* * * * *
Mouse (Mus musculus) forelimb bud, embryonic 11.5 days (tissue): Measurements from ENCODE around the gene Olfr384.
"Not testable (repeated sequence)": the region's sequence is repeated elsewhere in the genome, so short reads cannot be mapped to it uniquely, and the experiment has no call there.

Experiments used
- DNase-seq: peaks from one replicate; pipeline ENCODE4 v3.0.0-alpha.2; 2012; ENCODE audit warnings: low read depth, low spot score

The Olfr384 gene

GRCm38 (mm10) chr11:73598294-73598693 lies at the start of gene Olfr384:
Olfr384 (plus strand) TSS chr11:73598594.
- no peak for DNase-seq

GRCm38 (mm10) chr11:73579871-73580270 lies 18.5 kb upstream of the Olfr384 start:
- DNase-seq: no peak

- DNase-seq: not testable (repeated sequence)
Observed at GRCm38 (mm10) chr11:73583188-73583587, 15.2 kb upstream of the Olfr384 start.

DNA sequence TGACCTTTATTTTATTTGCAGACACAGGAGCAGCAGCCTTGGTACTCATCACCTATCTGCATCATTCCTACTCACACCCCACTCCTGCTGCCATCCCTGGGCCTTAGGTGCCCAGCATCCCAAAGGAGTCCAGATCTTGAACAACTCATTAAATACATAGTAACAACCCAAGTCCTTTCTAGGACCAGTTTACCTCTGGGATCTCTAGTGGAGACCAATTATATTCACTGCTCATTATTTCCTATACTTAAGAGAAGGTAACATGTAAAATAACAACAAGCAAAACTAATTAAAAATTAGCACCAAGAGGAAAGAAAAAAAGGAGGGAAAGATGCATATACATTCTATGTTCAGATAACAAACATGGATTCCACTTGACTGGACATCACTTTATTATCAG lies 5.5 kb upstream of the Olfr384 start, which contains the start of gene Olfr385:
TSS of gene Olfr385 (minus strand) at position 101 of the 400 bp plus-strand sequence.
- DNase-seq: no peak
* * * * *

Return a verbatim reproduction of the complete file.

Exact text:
Mouse (Mus musculus) forelimb bud, embryonic 11.5 days (tissue): Measurements from ENCODE around the gene Olfr384.
"Not testable (repeated sequence)": the region's sequence is repeated elsewhere in the genome, so short reads cannot be mapped to it uniquely, and the experiment has no call there.

Experiments used
- DNase-seq: peaks from one replicate; pipeline ENCODE4 v3.0.0-alpha.2; 2012; ENCODE audit warnings: low read depth, low spot score

The Olfr384 gene

GRCm38 (mm10) chr11:73598294-73598693 lies at the start of gene Olfr384:
Olfr384 (plus strand) TSS chr11:73598594.
- no peak for DNase-seq

GRCm38 (mm10) chr11:73579871-73580270 lies 18.5 kb upstream of the Olfr384 start:
- DNase-seq: no peak

- DNase-seq: not testable (repeated sequence)
Observed at GRCm38 (mm10) chr11:73583188-73583587, 15.2 kb upstream of the Olfr384 start.

DNA sequence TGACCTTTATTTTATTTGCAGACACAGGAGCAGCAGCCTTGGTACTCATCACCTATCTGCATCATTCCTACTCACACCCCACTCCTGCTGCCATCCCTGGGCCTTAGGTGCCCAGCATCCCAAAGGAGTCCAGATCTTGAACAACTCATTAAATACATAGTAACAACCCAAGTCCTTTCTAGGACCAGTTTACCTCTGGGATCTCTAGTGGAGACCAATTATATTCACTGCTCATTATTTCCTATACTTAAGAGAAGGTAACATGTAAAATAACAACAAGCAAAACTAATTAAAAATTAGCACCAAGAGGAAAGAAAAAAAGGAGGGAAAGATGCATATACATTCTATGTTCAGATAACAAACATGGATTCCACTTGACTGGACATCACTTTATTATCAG lies 5.5 kb upstream of the Olfr384 start, which contains the start of gene Olfr385:
TSS of gene Olfr385 (minus strand) at position 101 of the 400 bp plus-strand sequence.
- DNase-seq: no peak